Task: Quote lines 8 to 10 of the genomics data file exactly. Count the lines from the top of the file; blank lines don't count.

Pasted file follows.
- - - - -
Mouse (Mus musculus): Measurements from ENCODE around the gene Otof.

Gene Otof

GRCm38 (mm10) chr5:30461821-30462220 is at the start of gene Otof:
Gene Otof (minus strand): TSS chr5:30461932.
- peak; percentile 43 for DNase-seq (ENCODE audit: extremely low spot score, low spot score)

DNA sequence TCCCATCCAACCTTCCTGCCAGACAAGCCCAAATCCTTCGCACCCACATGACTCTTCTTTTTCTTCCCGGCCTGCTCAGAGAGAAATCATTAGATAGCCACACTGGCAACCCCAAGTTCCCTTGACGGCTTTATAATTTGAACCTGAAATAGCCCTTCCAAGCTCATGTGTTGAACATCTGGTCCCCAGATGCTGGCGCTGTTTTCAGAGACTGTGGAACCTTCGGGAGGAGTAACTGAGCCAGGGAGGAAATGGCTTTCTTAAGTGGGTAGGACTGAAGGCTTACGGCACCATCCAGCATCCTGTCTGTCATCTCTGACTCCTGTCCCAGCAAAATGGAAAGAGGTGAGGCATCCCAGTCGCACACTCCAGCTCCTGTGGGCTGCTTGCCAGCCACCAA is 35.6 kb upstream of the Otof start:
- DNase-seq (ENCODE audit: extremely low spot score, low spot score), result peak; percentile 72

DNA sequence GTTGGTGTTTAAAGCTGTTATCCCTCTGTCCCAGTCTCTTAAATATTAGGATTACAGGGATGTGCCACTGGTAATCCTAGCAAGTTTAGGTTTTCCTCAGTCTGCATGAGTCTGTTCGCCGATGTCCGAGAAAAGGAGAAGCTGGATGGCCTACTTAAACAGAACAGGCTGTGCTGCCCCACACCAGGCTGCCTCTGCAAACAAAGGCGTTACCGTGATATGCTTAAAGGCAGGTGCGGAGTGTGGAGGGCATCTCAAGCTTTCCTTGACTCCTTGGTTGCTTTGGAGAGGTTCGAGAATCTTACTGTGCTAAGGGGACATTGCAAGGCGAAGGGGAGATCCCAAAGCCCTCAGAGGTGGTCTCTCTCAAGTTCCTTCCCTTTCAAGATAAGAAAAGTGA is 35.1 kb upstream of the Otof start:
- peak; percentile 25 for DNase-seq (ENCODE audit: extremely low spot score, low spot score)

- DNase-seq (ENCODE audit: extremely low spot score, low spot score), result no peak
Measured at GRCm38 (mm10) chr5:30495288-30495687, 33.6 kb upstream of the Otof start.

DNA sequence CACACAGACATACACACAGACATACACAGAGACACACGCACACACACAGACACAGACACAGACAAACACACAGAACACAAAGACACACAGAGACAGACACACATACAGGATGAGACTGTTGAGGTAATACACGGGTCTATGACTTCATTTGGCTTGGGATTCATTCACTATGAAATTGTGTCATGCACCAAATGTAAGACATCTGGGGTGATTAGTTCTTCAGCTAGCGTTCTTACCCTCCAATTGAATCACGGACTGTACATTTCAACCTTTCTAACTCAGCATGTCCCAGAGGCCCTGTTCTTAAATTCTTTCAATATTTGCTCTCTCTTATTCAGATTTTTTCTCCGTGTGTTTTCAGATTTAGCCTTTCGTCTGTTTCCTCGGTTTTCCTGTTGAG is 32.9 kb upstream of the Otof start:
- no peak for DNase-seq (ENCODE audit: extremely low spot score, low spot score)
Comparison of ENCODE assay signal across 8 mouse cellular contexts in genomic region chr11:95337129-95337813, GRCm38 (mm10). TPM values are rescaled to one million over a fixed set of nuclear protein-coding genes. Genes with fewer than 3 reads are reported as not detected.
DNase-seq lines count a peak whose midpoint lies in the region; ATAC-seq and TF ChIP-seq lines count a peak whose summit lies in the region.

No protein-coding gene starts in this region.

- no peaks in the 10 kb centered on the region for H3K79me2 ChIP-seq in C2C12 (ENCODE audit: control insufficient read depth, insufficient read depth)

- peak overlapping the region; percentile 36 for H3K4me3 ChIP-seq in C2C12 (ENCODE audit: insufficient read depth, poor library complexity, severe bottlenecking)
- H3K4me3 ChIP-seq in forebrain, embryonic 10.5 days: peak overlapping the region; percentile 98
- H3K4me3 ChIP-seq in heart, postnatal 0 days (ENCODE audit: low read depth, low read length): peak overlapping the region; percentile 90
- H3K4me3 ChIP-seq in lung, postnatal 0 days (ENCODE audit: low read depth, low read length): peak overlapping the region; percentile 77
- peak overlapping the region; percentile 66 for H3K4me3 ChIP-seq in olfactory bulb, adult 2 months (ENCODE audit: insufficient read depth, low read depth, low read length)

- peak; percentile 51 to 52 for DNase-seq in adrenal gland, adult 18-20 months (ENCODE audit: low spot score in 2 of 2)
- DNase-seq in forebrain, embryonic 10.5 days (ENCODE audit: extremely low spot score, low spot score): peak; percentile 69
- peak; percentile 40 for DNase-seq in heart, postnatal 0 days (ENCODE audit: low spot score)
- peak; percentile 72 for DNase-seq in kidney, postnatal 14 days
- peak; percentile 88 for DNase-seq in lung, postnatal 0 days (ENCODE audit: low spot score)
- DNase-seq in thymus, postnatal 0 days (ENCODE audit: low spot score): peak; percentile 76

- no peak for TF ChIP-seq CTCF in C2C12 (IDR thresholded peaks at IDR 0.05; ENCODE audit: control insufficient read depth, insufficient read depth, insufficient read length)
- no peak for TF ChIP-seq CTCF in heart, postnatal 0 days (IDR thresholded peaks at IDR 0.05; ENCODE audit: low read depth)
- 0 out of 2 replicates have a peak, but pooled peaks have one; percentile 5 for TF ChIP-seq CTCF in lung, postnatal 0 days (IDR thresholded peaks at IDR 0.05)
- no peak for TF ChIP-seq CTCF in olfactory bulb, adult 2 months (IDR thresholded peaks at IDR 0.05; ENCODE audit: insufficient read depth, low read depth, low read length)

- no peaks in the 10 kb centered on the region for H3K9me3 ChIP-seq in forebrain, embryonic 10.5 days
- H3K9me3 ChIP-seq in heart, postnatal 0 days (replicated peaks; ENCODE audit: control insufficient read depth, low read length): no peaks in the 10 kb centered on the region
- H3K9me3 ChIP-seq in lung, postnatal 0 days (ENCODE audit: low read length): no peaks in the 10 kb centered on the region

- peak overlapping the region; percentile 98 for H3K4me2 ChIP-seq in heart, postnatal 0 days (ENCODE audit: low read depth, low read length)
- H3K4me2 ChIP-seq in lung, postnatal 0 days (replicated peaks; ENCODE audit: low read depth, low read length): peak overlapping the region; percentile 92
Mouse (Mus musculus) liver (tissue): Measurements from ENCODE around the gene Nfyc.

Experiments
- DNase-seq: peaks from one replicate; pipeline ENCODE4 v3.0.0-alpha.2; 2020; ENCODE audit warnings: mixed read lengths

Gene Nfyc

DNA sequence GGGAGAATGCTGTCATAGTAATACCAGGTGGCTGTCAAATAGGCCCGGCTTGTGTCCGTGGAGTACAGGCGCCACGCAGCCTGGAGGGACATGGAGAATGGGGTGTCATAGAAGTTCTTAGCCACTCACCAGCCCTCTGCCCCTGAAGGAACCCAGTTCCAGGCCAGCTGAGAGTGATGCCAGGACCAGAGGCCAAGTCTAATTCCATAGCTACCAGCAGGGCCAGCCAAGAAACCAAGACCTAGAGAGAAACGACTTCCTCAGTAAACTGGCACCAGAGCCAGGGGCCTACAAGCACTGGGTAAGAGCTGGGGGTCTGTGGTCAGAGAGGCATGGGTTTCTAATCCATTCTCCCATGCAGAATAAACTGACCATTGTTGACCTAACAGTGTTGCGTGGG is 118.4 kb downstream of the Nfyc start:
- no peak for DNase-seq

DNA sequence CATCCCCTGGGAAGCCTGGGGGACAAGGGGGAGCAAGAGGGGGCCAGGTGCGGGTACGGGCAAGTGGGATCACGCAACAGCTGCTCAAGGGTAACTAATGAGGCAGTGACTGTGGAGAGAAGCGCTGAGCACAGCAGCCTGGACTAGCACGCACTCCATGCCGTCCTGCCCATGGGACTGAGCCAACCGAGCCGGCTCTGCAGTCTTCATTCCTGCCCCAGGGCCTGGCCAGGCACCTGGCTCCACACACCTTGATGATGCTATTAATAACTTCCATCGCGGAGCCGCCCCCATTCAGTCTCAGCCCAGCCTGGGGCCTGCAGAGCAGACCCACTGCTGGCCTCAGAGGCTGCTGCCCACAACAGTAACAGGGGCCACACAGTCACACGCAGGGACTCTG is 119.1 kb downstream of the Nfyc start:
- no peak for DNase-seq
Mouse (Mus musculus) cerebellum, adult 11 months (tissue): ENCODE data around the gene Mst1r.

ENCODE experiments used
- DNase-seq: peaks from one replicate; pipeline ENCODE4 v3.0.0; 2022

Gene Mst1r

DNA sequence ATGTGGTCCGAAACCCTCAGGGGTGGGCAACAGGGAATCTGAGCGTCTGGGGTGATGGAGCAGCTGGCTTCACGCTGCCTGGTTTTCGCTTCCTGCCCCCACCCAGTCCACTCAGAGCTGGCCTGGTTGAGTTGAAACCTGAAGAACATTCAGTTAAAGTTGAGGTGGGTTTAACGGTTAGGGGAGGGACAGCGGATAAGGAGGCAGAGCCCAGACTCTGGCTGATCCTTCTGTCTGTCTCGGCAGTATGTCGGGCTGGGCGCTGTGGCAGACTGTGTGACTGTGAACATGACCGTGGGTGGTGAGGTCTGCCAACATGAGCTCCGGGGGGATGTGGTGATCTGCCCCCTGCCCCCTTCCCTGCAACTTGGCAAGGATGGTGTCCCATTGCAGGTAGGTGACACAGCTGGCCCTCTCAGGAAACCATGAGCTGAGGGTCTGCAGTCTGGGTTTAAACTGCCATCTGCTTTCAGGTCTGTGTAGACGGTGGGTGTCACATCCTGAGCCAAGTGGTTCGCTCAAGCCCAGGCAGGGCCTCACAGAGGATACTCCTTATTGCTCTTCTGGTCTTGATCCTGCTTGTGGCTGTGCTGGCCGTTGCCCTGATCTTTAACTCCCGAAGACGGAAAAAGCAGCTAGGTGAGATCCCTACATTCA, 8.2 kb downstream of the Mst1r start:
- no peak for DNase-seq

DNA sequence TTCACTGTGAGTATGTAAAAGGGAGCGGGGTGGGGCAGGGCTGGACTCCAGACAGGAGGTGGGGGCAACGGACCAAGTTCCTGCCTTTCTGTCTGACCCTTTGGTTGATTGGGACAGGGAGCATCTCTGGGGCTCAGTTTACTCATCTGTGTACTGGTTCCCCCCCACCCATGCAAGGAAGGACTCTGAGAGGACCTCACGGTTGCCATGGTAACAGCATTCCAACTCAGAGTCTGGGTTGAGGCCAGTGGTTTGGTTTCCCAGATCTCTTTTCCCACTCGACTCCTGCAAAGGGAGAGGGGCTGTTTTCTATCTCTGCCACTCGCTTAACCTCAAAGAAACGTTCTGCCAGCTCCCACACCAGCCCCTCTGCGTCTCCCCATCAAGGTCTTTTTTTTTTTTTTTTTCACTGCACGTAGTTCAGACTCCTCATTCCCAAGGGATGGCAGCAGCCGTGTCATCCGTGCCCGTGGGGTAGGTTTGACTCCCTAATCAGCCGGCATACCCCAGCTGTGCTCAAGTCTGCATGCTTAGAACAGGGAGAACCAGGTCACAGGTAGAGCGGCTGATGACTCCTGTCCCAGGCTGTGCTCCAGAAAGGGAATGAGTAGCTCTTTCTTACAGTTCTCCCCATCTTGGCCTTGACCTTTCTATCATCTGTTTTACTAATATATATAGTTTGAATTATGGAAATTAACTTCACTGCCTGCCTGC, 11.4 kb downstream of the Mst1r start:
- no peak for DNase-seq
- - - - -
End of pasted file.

DNA sequence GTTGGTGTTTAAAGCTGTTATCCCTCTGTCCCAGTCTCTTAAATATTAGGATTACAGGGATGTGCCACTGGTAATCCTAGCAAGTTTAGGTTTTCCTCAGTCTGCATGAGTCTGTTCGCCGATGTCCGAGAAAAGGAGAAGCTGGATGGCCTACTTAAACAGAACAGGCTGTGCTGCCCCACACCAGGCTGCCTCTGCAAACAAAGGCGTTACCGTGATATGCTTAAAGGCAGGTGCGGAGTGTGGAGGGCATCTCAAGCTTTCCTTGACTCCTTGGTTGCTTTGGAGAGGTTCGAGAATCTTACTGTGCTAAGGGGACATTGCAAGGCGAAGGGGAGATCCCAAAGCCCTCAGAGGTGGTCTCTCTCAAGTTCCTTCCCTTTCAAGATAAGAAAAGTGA is 35.1 kb upstream of the Otof start:
- peak; percentile 25 for DNase-seq (ENCODE audit: extremely low spot score, low spot score)

- DNase-seq (ENCODE audit: extremely low spot score, low spot score), result no peak